WATCH: Critics react to what was – and was not – mentioned in Tuesday’s throne speech. Calvin To reports.
During the last election campaign, the NDP made two promises that were not mentioned in this week’s throne speech. These were a $10-a-day child care and a $400-a-year renters’ rebate.
On Wednesday, the opposition said British Columbians deserve better.
“The $10-a-day daycare was a fundamental piece of the platform for the NDP and they can’t even bring themselves to say it anymore,” said Michelle Stillwell, MLA for Parksville-Qualicum. She also referred to the lack of mention of the renter’s rebate as “another broken promise.”
During the throne speech, the NDP announced a “substantial investment” in child care, including moves to convert unlicensed spaces to licensed ones and increase training for early childhood educators.
The provincial government has not committed to including a $10-a-day child care in next week’s budget.
“Families will see immediate affordability relief right away and I’m really excited to roll out more details next week,” said Katrina Chen, minister of state for child care.
Still, child care advocates are optimistic about the government’s plans.
“The fact that the $10-a-day branding wasn’t used is less important than the fact that they committed to dealing with affordability, to dealing with accessibility and for investing in the ECE workforce,” said Sharon Gregson, spokesperson for the Coalition of Child Care Advocates of B.C.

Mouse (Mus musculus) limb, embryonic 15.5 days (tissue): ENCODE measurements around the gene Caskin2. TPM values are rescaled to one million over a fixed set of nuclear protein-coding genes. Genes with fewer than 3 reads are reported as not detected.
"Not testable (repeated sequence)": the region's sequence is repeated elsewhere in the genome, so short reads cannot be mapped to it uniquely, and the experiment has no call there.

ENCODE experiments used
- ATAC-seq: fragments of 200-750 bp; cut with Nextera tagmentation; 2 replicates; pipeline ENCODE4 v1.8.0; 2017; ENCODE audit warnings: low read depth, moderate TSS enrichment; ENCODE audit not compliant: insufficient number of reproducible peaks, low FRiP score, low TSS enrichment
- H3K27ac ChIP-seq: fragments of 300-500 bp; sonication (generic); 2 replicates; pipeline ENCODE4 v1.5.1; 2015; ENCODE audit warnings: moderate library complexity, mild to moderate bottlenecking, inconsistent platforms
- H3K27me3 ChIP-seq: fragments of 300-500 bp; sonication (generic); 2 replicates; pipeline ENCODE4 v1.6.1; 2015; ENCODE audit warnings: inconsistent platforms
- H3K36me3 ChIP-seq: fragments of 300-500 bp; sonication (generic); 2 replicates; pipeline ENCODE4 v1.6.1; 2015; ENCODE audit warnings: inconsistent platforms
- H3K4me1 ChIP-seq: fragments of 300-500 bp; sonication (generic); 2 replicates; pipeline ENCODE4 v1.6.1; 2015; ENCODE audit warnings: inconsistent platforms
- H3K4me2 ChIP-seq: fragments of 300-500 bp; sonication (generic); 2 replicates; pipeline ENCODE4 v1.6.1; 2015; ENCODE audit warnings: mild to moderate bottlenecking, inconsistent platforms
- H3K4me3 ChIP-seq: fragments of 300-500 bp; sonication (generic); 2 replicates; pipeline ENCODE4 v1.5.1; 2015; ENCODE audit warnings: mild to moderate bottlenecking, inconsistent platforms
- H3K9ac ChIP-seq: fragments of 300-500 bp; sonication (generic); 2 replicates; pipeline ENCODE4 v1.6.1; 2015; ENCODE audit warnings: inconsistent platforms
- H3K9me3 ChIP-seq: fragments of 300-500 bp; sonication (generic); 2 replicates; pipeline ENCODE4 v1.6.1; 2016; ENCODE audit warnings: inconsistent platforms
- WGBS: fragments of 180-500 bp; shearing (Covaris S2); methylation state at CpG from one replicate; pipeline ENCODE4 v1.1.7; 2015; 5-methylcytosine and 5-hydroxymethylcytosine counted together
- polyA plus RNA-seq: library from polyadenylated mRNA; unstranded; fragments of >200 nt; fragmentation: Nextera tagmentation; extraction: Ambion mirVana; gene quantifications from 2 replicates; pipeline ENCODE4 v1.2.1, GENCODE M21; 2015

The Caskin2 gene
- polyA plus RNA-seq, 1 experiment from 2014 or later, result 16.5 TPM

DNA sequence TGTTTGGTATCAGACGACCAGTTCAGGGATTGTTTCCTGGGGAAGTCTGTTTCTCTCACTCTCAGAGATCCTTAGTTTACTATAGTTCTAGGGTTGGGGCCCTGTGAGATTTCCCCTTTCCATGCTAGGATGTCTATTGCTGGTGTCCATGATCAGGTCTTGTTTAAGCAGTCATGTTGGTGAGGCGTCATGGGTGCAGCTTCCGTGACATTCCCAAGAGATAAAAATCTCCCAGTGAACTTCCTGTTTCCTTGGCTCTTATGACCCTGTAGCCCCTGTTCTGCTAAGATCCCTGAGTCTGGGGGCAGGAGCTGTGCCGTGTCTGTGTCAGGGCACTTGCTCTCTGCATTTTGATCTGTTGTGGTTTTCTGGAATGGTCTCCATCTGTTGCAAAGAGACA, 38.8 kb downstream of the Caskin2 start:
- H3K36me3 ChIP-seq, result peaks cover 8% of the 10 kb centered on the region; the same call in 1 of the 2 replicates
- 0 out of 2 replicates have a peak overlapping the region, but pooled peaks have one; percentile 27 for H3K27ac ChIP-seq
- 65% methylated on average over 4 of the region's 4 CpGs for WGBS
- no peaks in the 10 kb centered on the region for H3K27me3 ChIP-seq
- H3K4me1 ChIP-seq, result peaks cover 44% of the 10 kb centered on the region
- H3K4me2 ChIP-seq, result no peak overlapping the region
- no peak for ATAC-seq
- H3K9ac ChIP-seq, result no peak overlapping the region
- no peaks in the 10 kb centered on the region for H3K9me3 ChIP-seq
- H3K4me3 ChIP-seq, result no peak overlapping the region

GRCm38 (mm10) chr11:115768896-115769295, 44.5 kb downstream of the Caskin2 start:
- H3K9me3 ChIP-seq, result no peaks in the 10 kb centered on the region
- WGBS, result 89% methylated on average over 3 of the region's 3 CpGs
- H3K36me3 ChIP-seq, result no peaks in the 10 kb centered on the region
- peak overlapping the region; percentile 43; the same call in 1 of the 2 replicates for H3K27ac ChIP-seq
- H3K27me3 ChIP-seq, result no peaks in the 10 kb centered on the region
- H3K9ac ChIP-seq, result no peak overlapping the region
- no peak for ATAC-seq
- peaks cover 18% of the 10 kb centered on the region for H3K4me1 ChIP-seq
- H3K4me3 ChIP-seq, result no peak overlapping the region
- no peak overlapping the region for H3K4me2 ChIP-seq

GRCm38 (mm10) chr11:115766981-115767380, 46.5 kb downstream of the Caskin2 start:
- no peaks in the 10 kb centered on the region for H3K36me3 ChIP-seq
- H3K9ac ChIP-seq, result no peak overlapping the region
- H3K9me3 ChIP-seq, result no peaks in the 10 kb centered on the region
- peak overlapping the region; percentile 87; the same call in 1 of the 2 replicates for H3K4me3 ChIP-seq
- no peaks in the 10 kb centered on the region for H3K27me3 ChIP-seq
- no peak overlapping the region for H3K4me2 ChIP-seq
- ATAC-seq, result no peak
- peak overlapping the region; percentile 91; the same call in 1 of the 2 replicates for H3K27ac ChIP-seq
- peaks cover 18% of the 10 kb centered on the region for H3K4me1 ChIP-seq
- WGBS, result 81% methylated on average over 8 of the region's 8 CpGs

The NDP, however, did say it’s still committed to its promise of a renter’s rebate, even if it doesn’t happen right away.
“There are absolutely pieces of it you’re going to be seeing around supporting renters right now that are needing some help,” said Housing Minister Selina Robinson. “That will be definitely in the budget and there’s more work to come, we can’t do it all in one fell swoop.”
The B.C. Green Party says it’s pleased with the government’s overall direction on both fronts even if it doesn’t support the rent subsidy as it has been proposed.
“If you give every renter a fixed amount, economics 101 will tell you that all it does is raise rents by that equivalent amount,” party leader Andrew Weaver said. “What’s critical is the right people get the appropriate amount in a needs-based way and we’re very pleased with the direction this is going.”